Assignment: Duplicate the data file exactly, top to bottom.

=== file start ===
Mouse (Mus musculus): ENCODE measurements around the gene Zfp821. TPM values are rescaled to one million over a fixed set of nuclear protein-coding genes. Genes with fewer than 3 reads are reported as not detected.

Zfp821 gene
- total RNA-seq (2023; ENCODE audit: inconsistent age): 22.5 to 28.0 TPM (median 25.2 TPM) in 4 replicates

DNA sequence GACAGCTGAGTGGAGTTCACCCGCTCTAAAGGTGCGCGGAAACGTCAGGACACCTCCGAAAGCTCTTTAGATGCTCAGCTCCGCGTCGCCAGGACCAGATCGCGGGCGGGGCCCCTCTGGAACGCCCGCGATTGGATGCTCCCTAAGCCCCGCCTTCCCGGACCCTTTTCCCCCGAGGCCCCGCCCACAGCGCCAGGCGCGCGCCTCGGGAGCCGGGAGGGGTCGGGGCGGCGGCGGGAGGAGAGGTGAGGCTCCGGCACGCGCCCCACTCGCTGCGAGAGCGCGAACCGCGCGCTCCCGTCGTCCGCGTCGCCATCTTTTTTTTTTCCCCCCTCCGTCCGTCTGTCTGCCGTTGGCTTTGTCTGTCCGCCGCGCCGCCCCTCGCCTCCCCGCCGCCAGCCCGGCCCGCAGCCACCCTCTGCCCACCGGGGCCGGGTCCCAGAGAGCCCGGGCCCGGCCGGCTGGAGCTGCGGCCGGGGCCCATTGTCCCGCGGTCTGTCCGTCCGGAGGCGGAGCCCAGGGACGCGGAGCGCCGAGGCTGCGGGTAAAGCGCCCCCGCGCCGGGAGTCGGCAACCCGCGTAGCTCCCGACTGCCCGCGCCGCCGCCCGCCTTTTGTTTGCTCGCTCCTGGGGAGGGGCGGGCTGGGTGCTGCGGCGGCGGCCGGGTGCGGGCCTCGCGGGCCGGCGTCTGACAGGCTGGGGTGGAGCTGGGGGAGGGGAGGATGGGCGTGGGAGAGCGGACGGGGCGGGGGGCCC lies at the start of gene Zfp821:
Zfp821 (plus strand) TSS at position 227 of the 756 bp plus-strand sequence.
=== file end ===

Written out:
Mouse (Mus musculus): ENCODE measurements around the gene Zfp821. TPM values are rescaled to one million over a fixed set of nuclear protein-coding genes. Genes with fewer than 3 reads are reported as not detected.

Zfp821 gene
- total RNA-seq (2023; ENCODE audit: inconsistent age): 22.5 to 28.0 TPM (median 25.2 TPM) in 4 replicates

DNA sequence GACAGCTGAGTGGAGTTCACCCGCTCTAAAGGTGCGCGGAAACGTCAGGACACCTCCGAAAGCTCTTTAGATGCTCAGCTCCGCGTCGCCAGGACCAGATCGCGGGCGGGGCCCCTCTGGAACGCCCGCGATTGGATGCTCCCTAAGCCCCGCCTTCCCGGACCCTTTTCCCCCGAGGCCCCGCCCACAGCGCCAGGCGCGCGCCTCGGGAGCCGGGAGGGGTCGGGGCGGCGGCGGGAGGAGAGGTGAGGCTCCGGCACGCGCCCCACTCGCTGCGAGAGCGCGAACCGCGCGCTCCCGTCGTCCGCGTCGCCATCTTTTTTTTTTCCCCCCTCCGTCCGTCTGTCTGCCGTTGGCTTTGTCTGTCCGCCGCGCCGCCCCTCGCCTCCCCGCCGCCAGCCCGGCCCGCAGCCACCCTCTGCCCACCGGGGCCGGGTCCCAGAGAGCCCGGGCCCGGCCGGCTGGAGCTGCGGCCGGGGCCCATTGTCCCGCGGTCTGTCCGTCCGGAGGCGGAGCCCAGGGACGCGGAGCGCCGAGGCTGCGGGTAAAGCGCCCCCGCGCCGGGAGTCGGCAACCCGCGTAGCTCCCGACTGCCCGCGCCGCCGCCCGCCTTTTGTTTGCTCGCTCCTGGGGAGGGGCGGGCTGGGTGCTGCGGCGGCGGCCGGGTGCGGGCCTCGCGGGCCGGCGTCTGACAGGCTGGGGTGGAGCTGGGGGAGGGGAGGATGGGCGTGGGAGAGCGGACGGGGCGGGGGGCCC lies at the start of gene Zfp821:
Zfp821 (plus strand) TSS at position 227 of the 756 bp plus-strand sequence.